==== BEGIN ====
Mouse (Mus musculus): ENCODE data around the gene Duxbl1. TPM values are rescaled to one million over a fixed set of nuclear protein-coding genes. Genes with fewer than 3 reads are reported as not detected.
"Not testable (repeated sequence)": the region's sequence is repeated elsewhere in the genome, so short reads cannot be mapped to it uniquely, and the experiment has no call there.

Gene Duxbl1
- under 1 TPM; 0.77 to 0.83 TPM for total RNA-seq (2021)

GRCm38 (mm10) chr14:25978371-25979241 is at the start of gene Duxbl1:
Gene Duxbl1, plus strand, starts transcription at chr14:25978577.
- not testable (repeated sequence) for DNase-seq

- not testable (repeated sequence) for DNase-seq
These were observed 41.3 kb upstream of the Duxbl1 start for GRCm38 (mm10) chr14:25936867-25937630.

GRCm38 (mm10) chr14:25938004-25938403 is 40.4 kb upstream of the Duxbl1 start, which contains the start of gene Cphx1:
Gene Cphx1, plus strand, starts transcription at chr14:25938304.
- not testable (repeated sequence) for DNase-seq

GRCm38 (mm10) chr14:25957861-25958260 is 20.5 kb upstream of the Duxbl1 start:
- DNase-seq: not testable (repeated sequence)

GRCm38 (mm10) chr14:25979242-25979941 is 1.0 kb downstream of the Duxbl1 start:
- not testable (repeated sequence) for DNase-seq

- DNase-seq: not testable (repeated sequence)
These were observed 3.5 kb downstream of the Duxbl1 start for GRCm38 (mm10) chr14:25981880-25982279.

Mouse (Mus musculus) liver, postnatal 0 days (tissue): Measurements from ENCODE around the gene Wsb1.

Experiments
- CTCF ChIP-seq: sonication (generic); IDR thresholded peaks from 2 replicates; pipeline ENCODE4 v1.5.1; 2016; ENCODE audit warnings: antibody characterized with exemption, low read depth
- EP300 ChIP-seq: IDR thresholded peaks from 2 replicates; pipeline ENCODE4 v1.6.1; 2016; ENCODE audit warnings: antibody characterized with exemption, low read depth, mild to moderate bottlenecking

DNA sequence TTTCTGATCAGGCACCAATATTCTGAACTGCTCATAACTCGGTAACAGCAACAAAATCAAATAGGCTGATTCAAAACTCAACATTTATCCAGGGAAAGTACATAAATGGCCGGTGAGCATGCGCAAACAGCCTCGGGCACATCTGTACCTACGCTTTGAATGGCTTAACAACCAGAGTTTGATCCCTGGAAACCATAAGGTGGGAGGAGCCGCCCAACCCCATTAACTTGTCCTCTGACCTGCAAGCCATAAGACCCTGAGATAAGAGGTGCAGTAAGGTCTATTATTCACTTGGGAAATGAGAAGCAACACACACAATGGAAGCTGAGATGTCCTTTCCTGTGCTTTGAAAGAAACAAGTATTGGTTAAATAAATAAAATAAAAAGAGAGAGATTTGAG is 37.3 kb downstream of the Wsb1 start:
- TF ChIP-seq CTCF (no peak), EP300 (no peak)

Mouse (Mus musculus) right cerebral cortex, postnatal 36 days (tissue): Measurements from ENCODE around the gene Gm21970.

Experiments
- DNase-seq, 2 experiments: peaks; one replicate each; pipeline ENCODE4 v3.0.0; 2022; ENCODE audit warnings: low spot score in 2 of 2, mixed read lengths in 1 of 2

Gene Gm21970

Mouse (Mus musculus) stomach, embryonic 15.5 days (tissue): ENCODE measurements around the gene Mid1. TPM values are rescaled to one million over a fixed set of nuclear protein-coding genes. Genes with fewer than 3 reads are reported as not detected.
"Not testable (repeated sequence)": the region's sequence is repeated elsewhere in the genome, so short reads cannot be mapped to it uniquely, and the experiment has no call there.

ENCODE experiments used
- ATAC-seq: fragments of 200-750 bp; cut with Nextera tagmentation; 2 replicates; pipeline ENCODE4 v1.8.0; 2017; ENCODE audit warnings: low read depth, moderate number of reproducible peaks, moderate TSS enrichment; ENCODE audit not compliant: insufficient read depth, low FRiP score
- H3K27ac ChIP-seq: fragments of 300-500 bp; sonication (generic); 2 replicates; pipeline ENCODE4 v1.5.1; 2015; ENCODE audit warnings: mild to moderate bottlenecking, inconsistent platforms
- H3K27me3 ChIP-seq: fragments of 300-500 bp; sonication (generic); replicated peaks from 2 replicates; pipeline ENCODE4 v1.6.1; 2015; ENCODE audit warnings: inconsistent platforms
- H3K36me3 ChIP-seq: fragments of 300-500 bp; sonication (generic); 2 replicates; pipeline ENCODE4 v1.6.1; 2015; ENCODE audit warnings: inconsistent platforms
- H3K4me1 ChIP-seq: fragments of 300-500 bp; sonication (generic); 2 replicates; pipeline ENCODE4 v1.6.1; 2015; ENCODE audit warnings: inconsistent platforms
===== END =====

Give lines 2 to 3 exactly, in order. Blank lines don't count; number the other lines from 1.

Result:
"Not testable (repeated sequence)": the region's sequence is repeated elsewhere in the genome, so short reads cannot be mapped to it uniquely, and the experiment has no call there.

Gene Duxbl1